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Publication numberUS4646935 A
Publication typeGrant
Application numberUS 06/692,731
Publication dateMar 3, 1987
Filing dateJan 18, 1985
Priority dateJan 18, 1985
Fee statusPaid
Also published asEP0192333A1
Publication number06692731, 692731, US 4646935 A, US 4646935A, US-A-4646935, US4646935 A, US4646935A
InventorsJohn B. Ulam
Original AssigneeClad Metals, Inc.
Export CitationBiBTeX, EndNote, RefMan
External Links: USPTO, USPTO Assignment, Espacenet
Induction cooking utensils
US 4646935 A
Abstract
A cooking utensil for use with an induction range has a first layer including a magnetic metal which is capable of being inductively heated, and a second layer which includes a ply of aluminum and a ply of copper, this second layer being in intimate thermally conducting contact with the first layer and being located interiorly of the utensil with respect to the first layer. The first layer may have a ply of carbon steel located between two plies of stainless steel.
A disclosed utensil has its bottom and side walls formed of a first layer with an inner ply of inductively heatable magnetic material, and an outer ply of copper or stainless steel; a second layer with a thermally conductive aluminum or copper ply which lies in direct contact with the magnetic material; and, a stainless steel layer at the interior of the utensil. A stainless steel ring encloses the perimetral edge of the utensil wall.
To deter corrosion of the carbon steel at the edge of the utensil, the circumferential edge of the utensil has a stainless steel ring which encloses a metal which, in the galvanic series, is sacrificial with respect to the carbon steel.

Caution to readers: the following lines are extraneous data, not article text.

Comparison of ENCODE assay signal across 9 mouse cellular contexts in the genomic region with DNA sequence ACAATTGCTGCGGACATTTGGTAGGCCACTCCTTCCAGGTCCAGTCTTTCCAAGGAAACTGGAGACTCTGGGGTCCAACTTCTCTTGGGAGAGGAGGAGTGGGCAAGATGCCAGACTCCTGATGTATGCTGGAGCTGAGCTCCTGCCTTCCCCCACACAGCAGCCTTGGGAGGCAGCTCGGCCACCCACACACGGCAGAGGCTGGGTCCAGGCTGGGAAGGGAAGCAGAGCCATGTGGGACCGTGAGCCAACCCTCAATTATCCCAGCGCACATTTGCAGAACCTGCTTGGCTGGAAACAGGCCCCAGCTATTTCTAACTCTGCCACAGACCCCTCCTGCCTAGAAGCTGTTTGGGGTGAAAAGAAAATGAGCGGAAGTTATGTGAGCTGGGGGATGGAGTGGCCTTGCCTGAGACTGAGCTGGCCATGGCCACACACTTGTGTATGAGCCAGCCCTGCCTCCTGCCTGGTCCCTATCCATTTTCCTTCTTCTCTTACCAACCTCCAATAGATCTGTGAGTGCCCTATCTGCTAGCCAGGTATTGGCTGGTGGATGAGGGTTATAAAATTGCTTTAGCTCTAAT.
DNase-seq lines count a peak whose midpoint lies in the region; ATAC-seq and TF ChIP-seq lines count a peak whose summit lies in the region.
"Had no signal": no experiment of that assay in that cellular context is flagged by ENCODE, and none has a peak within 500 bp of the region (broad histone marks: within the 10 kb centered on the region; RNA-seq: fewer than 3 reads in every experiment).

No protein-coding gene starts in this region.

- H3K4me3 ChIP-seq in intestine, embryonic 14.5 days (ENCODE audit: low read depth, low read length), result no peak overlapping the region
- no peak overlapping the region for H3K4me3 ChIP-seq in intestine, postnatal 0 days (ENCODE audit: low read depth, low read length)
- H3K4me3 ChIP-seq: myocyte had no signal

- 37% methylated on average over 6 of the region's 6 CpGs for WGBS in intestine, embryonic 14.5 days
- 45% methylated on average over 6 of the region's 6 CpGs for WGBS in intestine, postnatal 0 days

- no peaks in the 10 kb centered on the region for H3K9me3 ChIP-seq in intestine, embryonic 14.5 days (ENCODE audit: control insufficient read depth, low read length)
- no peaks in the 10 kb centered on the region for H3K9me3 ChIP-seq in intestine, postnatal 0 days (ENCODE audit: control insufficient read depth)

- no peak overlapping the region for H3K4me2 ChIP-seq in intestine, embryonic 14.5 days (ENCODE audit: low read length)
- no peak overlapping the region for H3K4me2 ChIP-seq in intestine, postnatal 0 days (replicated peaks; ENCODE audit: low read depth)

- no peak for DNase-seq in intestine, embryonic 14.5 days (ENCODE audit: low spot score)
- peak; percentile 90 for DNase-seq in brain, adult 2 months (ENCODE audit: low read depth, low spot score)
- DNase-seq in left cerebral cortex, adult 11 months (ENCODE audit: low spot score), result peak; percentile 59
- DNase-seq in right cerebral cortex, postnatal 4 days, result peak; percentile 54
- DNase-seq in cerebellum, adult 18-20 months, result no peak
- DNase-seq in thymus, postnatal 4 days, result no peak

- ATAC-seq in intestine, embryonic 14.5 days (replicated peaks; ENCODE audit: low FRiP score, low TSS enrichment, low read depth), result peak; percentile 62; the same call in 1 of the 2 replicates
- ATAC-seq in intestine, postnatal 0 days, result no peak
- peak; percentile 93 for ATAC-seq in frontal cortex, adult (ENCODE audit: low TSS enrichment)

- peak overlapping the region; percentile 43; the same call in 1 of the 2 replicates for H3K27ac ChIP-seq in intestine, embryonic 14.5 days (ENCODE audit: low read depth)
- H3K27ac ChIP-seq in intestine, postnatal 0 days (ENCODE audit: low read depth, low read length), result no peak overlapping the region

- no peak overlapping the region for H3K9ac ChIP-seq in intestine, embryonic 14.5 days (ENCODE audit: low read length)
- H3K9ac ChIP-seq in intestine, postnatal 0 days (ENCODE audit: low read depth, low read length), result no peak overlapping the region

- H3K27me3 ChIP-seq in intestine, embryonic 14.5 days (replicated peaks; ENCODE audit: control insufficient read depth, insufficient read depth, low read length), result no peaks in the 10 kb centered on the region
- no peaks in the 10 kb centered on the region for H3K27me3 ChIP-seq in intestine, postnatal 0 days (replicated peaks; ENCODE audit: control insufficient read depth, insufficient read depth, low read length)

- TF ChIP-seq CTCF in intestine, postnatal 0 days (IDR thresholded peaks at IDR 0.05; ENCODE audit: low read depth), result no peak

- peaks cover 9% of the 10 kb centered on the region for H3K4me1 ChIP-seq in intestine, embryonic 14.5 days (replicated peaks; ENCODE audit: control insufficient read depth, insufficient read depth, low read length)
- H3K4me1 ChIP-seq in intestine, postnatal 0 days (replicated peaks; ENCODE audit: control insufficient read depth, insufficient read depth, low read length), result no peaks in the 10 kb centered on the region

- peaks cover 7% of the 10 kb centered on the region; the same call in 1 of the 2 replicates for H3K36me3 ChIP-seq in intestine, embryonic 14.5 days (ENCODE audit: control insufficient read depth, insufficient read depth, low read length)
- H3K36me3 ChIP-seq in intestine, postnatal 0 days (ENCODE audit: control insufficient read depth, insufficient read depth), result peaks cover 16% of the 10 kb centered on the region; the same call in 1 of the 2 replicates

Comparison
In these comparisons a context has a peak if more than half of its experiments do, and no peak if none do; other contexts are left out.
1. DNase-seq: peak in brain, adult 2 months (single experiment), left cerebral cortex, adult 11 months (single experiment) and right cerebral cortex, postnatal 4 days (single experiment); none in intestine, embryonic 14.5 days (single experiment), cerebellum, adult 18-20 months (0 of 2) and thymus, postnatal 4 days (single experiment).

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Claims(27)
I claim:
1. A cooking utensil having a wall formed of a plurality of layers of metal, each of said layers being formed of one or more plies of metal, said layers and any plies therewithin being in intimate thermally conducting contact with each other,
a first said layer having at least a portion thereof formed of a magnetic metal which is capable of being inductively heated by placement in a magnetic field,
a second said layer located interiorly of the utensil with respect to the first layer, said second layer being in intimate thermally conducting contact with the first layer and having a higher thermal conductivity than said first layer, said second layer including a ply of aluminum and a ply of copper,
said wall having an edge to which said magnetic metal extends, said wall also having interior and exterior surfaces, a stainless steel ring covering said edge around the circumference of the cooking utensil, said stainless steel ring enclosing a metal which in the galvanic series is sacrificial with respect to the magnetic metal, said sacrificial metal being in electrical contact with the magnetic metal to deter corrosion of the magnetic metal at said edge.
2. A cooking utensil according to claim 1 wherein said wall has a layer of stainless steel located interiorly of the utensil with respect to the second layer.